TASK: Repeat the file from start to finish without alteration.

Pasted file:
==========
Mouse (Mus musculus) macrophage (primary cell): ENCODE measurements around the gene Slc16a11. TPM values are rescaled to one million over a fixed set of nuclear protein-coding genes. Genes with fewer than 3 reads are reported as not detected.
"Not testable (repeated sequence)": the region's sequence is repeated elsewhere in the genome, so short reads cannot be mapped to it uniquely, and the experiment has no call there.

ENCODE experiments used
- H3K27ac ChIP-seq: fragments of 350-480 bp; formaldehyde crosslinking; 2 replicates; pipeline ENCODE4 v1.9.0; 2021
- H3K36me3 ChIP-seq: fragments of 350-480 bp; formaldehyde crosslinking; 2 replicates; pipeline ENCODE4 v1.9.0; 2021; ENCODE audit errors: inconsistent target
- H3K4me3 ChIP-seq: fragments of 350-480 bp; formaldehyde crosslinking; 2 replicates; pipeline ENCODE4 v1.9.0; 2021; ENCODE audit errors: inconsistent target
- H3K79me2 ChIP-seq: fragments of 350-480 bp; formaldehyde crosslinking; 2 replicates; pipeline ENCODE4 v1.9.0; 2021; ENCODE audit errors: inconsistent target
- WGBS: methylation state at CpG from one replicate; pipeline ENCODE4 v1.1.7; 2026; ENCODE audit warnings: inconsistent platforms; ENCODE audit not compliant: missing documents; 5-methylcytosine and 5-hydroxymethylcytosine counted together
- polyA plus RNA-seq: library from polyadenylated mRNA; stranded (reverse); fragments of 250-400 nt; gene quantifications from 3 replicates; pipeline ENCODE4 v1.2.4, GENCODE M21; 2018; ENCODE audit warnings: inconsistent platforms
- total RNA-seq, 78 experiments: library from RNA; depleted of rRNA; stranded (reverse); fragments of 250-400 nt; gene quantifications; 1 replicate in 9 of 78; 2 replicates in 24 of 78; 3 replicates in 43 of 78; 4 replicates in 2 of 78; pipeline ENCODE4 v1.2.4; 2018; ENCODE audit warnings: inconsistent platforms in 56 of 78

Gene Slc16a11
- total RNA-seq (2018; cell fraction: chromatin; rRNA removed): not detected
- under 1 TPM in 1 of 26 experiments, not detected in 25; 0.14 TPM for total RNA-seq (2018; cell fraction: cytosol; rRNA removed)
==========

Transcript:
Mouse (Mus musculus) macrophage (primary cell): ENCODE measurements around the gene Slc16a11. TPM values are rescaled to one million over a fixed set of nuclear protein-coding genes. Genes with fewer than 3 reads are reported as not detected.
"Not testable (repeated sequence)": the region's sequence is repeated elsewhere in the genome, so short reads cannot be mapped to it uniquely, and the experiment has no call there.

ENCODE experiments used
- H3K27ac ChIP-seq: fragments of 350-480 bp; formaldehyde crosslinking; 2 replicates; pipeline ENCODE4 v1.9.0; 2021
- H3K36me3 ChIP-seq: fragments of 350-480 bp; formaldehyde crosslinking; 2 replicates; pipeline ENCODE4 v1.9.0; 2021; ENCODE audit errors: inconsistent target
- H3K4me3 ChIP-seq: fragments of 350-480 bp; formaldehyde crosslinking; 2 replicates; pipeline ENCODE4 v1.9.0; 2021; ENCODE audit errors: inconsistent target
- H3K79me2 ChIP-seq: fragments of 350-480 bp; formaldehyde crosslinking; 2 replicates; pipeline ENCODE4 v1.9.0; 2021; ENCODE audit errors: inconsistent target
- WGBS: methylation state at CpG from one replicate; pipeline ENCODE4 v1.1.7; 2026; ENCODE audit warnings: inconsistent platforms; ENCODE audit not compliant: missing documents; 5-methylcytosine and 5-hydroxymethylcytosine counted together
- polyA plus RNA-seq: library from polyadenylated mRNA; stranded (reverse); fragments of 250-400 nt; gene quantifications from 3 replicates; pipeline ENCODE4 v1.2.4, GENCODE M21; 2018; ENCODE audit warnings: inconsistent platforms
- total RNA-seq, 78 experiments: library from RNA; depleted of rRNA; stranded (reverse); fragments of 250-400 nt; gene quantifications; 1 replicate in 9 of 78; 2 replicates in 24 of 78; 3 replicates in 43 of 78; 4 replicates in 2 of 78; pipeline ENCODE4 v1.2.4; 2018; ENCODE audit warnings: inconsistent platforms in 56 of 78

Gene Slc16a11
- total RNA-seq (2018; cell fraction: chromatin; rRNA removed): not detected
- under 1 TPM in 1 of 26 experiments, not detected in 25; 0.14 TPM for total RNA-seq (2018; cell fraction: cytosol; rRNA removed)